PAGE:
TOKYO – A month before the Tokyo Summer Olympics, the city has another reason to celebrate – giant panda Shin Shin gave birth to twin babies at Ueno Zoo, the first panda birth in four years.
The Tokyo Zoo website listed the two newborn pandas as being born an hour and a half apart at 1:03 a.m. (1403 GMT) and 2:32 a.m. on Wednesday. Their gender has not been determined and they have not yet been named.
“All the staff are working together to observe and protect the mother and children of the giant panda,” the zoo said in a statement posted on its panda website.
One of the cubs weighs 124 g (4.37 ounces), according to the ad. The weight of the other is unknown. The cubs are about the length of an adult human hand, as shown in a photo on the zoo’s website.
Shin Shin was born on July 3, 2005 at the Giant Panda Conservation and Research Center in Wolong, China, and arrived at Ueno Zoo ten years ago, along with her male partner Ri Ri. The couple are also parents of a female panda named Xiang Xiang, born in June 2017.
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It is not immediately clear when the newborns should be on display at the zoo. Shin Shin had been removed from public view since the zoo reopened after it closed due to a pandemic on June 4, as she showed signs of possible pregnancy.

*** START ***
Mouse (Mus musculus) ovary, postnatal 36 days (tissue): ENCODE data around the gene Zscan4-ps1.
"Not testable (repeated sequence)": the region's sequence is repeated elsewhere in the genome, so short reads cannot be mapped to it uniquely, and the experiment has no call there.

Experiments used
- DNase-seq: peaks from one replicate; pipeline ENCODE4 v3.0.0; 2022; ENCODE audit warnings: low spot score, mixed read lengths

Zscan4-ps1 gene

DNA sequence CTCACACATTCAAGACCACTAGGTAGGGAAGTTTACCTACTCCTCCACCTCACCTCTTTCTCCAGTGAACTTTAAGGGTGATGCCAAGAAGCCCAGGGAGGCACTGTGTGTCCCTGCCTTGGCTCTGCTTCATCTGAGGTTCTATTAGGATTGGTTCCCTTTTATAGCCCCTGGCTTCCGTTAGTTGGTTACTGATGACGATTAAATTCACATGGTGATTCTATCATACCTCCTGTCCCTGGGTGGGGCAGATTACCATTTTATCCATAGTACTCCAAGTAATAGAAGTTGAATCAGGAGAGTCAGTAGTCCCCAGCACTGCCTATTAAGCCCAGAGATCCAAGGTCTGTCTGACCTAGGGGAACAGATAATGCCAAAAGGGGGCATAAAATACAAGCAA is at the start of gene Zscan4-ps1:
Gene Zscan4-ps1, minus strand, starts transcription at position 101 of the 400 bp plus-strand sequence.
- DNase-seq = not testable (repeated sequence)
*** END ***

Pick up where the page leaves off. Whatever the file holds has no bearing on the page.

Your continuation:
Pandas are notoriously difficult to breed in captivity, as females are only in heat once a year and can be picky with their mates.
“The pandas are now a family of five. This is very good news,” Japanese chief cabinet secretary Katsunobu Kato said, congratulating zookeepers on the birth.
“I believe everyone at the zoo is doing everything they can day and night to keep the panda family healthy, and I hope everyone looks after them warmly and quietly.”